Brettan History, Family Crest & Coats of Arms
Brettan is one of the thousands of new names that the Norman Conquest brought to England in 1066. The Brettan family lived in Essex. The name is a reference to the French province of Brettagne or Brittany. Families from this area largely consisted of the descendants of Celtic tribes who were originally forced to flee ancient Britain from the Roman Tyrant, Maximus, around 384 AD, and settled across the Channel. When the Romans left, the settlement remained, and carries the name to this day. From about 950 onwards, the Dukes of Brittany became closely related to the Dukes of Normandy, and even accompanied them at Hastings in 1066. Many of the Brettagne families who were granted land by William, Duke of Normandy had come in a complete circle, settling again on their former homeland in Powys, on the English-Welsh border.
Early Origins of the Brettan family
The surname Brettan was first found in the Domesday Book of 1086 where "no less than nine of this name appear: all of them probably Breton knights that had followed the fortunes of Alain-le-Roux or his kinsmen. Alured Brito held of the King a barony of twenty-two lordships in Devonshire: Gozelin another in Bucks, Gloucester, and Bedfordshire; Oger one in Leicester and Lincoln; Rainald one in Sussex; Tihel one in Essex and Norfolk; Waldeve one in Lincoln and Cheshire; and Maigno or Manno Brito one in Bucks and Leicestershire. Two others, Roger and William, were mesne-lords in Somerset and Huntingdon."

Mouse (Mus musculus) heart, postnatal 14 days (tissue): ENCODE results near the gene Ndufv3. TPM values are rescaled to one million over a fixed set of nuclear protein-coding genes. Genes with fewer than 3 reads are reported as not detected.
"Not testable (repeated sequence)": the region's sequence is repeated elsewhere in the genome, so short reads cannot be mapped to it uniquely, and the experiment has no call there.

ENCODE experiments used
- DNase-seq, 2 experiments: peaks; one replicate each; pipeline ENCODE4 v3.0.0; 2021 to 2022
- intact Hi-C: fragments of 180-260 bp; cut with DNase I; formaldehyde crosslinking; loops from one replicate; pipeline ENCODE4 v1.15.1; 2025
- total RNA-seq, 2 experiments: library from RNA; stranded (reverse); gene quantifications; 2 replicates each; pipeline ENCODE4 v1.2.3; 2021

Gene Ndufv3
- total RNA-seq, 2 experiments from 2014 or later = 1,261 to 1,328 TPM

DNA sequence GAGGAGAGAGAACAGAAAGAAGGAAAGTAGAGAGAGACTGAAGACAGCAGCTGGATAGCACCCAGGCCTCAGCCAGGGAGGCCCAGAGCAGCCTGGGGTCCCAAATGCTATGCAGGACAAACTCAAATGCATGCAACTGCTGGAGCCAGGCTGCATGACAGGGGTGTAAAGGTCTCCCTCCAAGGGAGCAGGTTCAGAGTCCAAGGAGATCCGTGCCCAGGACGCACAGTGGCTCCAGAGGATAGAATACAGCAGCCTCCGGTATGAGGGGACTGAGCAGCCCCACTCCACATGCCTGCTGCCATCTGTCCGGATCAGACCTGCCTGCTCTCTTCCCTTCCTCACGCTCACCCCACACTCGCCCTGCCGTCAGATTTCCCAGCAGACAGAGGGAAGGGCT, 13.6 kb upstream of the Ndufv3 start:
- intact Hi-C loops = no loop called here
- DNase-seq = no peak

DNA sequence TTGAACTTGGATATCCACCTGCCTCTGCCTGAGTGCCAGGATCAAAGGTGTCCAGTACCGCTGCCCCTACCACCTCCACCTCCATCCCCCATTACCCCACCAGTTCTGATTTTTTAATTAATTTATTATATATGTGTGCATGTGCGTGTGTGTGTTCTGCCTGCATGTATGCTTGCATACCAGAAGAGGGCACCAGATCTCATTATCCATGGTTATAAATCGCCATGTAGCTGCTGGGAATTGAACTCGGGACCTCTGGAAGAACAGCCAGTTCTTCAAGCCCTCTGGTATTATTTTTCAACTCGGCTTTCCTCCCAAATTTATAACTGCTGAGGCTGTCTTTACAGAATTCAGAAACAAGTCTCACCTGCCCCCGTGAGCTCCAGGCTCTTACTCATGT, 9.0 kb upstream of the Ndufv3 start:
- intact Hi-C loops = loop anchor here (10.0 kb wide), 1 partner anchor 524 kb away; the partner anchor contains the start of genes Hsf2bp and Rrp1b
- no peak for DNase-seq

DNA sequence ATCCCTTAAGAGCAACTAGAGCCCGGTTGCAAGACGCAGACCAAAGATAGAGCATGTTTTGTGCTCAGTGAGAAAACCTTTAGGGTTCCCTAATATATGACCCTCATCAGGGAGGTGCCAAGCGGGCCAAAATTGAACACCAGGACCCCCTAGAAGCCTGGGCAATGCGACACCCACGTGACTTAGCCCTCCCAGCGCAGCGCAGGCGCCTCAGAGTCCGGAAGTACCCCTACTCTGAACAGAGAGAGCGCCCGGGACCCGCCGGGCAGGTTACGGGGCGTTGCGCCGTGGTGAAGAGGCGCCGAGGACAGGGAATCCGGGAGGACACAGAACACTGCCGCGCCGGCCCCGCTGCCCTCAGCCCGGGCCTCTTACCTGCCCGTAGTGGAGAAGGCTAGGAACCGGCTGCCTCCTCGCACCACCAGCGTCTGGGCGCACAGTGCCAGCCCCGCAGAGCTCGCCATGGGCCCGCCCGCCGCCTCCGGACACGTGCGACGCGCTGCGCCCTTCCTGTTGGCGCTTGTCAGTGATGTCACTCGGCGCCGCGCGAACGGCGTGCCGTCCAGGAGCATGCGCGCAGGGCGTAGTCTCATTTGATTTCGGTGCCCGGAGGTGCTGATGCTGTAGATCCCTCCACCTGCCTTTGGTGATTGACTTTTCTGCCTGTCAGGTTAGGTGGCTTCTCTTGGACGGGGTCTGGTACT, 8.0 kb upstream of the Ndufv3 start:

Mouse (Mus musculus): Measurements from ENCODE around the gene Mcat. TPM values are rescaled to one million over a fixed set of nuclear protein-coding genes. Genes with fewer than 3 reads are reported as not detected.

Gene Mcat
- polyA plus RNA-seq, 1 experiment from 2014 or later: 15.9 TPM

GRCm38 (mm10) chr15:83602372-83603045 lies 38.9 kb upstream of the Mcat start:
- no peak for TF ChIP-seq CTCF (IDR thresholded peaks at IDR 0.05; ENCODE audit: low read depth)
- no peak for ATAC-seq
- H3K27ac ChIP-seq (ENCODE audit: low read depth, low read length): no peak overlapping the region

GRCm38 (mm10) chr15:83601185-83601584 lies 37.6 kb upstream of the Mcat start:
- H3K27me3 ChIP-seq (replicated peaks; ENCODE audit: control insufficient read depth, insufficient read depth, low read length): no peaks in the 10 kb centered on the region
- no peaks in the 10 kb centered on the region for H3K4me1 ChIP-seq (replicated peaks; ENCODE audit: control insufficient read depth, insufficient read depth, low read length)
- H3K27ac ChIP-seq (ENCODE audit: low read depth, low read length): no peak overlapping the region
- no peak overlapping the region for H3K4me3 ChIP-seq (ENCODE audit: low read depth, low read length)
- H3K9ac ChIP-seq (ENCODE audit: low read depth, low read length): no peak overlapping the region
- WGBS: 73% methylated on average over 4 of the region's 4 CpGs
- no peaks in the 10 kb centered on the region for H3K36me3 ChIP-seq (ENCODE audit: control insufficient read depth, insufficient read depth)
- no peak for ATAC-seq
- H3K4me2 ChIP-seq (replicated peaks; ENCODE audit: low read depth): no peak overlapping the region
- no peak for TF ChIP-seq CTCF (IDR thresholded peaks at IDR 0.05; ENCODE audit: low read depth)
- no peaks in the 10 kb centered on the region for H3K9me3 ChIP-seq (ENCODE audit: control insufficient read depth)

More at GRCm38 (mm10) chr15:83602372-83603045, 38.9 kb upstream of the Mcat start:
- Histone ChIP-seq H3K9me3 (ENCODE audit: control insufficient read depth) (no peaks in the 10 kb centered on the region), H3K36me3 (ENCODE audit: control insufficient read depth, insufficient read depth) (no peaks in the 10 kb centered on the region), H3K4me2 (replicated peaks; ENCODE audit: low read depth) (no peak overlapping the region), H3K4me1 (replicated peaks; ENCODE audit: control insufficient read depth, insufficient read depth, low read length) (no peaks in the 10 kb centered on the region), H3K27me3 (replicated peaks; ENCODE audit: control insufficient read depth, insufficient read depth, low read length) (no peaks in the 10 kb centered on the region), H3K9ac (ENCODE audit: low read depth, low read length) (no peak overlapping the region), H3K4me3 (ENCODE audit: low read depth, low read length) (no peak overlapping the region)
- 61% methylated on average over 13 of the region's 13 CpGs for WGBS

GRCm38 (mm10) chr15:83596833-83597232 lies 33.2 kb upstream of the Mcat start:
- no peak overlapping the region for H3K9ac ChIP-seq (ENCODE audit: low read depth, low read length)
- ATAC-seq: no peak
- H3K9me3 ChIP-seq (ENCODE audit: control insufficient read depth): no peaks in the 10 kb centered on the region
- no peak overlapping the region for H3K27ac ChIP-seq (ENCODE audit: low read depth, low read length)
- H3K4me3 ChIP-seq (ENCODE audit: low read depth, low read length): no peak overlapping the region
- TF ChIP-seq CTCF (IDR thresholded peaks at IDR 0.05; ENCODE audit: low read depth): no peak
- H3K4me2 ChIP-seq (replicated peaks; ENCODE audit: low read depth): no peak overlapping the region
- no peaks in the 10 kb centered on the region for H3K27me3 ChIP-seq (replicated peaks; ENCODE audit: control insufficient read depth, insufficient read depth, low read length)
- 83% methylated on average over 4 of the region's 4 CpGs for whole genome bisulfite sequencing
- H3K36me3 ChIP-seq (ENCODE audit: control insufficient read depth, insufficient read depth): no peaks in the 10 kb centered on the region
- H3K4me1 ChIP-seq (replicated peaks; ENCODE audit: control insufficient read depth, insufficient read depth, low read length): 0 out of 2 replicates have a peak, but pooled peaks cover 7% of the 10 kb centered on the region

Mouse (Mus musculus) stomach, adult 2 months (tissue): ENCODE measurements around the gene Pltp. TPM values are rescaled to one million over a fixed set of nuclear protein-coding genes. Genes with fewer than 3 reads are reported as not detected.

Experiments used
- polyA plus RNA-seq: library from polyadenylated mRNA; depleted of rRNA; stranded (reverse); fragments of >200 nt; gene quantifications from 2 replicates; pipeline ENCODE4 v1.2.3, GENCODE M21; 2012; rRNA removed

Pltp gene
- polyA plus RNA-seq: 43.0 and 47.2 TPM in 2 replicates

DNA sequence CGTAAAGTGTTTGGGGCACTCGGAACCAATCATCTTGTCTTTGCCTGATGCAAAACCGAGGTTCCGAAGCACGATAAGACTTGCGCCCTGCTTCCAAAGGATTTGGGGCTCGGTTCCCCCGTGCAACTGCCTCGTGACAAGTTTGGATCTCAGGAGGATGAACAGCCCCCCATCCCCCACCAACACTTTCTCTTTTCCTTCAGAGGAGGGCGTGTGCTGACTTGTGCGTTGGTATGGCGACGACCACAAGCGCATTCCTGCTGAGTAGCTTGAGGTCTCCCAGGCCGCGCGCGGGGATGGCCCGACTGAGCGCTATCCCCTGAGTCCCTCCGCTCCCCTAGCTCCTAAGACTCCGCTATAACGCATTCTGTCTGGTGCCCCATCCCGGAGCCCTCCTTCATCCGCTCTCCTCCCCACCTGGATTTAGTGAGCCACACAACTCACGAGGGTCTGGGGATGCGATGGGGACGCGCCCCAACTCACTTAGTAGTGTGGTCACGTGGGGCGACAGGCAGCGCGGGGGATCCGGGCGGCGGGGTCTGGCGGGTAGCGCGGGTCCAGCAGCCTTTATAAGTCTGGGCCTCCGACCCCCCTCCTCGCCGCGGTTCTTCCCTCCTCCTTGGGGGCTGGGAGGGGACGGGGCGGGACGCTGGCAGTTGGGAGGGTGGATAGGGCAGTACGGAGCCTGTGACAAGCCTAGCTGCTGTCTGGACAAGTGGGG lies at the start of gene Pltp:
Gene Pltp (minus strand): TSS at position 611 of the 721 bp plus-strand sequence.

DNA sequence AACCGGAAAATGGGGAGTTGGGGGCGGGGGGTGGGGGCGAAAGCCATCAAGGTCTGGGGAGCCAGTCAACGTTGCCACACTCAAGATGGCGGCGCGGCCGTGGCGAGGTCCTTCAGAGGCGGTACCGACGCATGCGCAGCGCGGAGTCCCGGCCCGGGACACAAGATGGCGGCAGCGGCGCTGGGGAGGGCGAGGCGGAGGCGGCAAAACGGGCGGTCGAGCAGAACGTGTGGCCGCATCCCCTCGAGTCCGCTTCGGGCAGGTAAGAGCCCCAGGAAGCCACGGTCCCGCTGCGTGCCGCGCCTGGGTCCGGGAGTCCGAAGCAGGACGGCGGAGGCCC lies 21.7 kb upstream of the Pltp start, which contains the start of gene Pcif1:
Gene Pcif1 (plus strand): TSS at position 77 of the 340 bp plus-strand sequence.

"The manor of Kenardington [in Kent] formed a portion of the lands assigned by William the Conqueror for the defence of Dover Castle, and came by marriage in the reign of George I. to the Breton family, with whom it has since remained. " 
The name occurred many times throughout the Hundredorum Rolls of 1273: John de Brytaygn in Cambridgeshire; Giffard le Bretun in Buckinghamshire; Hugo le Bretun in Suffolk and more. The Yorkshire Poll Tax Rolls of 1379 listed Alicia de Britten; Elias de Britton; and Ricardus Britton. 
John le Breton (d. 1275), was Bishop of Hereford and was chosen bishop about Christmas 1268, being then a canon of Hereford, and was consecrated 2 June 1269. For about two years before this he was a justice of the king's court. He died 12 May 1275. 
Ranulph Brito or Le Breton (d. 1246), was Canon of St. Paul's and is first mentioned in the year 1221 as a chaplain of Hubert de Burgh. "During the administration of his patron he stood high in the favour of Henry III, and became the king's treasurer. " 
William Briton or Breton (d. 1356), was an early English "theologian, described as a Franciscan by all the literary biographers. No fact is known of his life." 
Early records of Warwickshire also found the family in the hamlet of Marston. "This place, anciently called Breton's Mannour, was held by Guido Breton in the reign of Henry IV.; the manor has since gone with that of Wolstan." 
Early History of the Brettan family
This web page shows only a small excerpt of our Brettan research. Another 322 words (23 lines of text) covering the years 1066, 1295, 1164, 1273, 1273, 1296, 1275, 1545, 1626, 1499, 1607 and 1618 are included under the topic Early Brettan History in all our PDF Extended History products and printed products wherever possible.